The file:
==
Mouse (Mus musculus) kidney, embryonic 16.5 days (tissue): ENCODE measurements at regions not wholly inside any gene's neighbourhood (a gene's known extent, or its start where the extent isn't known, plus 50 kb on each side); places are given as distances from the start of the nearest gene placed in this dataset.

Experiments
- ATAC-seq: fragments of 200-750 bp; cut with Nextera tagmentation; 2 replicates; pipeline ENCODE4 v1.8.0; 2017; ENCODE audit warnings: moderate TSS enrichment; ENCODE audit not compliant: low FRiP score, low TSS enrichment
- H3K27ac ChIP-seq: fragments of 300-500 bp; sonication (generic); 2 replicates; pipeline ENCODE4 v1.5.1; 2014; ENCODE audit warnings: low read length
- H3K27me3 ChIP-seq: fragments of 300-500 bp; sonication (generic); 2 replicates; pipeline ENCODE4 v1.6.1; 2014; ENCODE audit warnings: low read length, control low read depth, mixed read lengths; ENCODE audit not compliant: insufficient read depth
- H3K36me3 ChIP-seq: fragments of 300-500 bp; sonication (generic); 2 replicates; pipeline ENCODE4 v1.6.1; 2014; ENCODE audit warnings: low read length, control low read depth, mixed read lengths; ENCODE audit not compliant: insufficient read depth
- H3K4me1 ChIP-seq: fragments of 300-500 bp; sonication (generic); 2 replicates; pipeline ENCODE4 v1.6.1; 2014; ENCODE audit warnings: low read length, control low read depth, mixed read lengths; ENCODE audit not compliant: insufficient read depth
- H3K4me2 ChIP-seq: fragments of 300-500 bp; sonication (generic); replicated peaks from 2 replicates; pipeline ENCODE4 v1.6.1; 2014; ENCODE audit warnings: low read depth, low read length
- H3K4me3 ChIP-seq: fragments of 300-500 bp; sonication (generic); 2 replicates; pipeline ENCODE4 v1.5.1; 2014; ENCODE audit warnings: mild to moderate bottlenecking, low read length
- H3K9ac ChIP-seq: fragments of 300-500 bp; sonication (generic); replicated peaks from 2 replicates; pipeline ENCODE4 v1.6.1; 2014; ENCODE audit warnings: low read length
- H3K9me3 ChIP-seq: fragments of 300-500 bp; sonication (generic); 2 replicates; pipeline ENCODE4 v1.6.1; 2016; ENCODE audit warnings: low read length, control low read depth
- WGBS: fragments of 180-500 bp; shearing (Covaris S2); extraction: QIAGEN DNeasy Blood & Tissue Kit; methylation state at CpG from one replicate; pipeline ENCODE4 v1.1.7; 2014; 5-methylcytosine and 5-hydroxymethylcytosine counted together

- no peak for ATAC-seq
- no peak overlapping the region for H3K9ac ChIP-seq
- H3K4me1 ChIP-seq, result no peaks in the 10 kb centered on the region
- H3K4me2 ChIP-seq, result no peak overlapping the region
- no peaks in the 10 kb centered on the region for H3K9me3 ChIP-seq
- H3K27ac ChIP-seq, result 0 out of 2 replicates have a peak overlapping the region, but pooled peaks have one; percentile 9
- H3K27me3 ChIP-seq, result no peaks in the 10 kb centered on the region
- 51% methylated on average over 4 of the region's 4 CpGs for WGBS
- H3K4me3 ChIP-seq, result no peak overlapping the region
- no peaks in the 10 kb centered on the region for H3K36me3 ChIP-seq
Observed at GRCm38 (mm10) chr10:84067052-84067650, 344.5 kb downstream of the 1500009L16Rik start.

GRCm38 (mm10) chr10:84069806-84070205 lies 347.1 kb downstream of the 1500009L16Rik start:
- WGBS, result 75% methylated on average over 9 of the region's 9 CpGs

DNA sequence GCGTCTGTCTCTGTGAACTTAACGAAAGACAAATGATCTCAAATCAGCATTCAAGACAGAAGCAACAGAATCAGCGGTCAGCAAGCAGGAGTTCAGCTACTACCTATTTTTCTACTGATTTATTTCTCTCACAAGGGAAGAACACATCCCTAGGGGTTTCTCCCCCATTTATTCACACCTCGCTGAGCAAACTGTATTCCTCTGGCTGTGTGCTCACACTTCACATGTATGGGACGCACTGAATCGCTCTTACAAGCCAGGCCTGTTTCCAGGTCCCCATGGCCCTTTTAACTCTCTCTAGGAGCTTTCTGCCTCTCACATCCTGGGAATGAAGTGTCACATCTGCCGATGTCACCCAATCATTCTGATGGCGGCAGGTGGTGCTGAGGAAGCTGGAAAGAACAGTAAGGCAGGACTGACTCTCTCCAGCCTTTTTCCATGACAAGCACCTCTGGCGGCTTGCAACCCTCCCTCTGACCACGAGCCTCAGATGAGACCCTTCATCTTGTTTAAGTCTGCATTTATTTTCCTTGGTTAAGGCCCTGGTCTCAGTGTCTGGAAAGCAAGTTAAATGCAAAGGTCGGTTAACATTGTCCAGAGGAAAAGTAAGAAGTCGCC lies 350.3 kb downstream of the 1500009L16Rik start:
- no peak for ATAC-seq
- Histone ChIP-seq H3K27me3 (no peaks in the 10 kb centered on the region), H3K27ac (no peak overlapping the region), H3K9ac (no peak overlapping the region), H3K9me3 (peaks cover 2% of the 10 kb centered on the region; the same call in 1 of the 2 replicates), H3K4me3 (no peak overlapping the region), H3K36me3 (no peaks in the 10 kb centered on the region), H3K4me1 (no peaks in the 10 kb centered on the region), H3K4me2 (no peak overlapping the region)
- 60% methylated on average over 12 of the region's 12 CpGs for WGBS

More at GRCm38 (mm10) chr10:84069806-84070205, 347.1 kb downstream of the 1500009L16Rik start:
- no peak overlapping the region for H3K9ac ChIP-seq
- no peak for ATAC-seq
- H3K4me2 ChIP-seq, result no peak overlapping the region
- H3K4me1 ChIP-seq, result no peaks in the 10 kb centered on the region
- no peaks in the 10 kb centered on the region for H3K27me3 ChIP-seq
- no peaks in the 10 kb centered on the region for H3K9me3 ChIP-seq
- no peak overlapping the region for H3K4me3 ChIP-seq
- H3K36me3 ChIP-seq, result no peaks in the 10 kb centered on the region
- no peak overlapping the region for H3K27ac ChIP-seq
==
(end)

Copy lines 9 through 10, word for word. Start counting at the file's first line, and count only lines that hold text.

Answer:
- H3K4me3 ChIP-seq: fragments of 300-500 bp; sonication (generic); 2 replicates; pipeline ENCODE4 v1.5.1; 2014; ENCODE audit warnings: mild to moderate bottlenecking, low read length
- H3K9ac ChIP-seq: fragments of 300-500 bp; sonication (generic); replicated peaks from 2 replicates; pipeline ENCODE4 v1.6.1; 2014; ENCODE audit warnings: low read length